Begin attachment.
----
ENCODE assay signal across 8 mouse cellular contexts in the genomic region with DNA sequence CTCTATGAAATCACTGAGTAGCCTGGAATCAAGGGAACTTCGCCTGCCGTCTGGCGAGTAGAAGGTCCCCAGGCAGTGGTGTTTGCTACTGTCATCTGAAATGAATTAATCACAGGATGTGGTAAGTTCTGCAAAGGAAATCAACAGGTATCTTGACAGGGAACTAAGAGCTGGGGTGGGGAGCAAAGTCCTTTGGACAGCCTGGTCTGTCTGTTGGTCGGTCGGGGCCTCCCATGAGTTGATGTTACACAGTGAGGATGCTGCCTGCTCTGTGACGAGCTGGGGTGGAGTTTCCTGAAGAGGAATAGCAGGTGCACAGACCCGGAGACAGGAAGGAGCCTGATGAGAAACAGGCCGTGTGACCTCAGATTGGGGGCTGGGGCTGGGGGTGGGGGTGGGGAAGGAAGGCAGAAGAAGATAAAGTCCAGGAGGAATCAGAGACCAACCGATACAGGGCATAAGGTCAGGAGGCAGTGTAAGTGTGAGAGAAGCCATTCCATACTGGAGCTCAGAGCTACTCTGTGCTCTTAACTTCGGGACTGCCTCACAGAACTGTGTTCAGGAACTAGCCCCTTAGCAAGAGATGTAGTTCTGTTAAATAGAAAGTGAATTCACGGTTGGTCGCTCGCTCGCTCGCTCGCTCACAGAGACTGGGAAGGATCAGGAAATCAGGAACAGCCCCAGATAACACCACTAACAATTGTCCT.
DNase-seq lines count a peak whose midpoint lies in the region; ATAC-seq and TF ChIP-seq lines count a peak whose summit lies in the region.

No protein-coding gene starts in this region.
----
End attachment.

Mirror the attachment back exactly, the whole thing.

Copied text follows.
ENCODE assay signal across 8 mouse cellular contexts in the genomic region with DNA sequence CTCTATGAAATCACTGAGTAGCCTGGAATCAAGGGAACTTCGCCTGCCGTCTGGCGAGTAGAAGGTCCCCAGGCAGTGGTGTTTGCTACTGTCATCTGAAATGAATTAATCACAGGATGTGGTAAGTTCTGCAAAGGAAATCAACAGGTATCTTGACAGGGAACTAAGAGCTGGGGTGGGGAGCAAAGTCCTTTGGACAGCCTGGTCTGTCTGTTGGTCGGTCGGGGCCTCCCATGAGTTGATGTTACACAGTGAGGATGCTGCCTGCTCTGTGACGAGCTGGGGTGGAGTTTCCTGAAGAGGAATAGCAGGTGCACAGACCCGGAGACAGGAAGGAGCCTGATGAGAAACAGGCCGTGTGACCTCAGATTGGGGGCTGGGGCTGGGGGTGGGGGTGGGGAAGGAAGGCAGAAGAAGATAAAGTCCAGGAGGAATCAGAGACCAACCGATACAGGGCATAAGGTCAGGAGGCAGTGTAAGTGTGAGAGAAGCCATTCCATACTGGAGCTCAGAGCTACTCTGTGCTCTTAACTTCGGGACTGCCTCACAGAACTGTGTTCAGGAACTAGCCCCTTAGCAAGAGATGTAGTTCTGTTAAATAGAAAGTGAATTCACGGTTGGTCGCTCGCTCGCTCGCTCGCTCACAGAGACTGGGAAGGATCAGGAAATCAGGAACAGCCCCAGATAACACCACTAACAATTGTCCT.
DNase-seq lines count a peak whose midpoint lies in the region; ATAC-seq and TF ChIP-seq lines count a peak whose summit lies in the region.

No protein-coding gene starts in this region.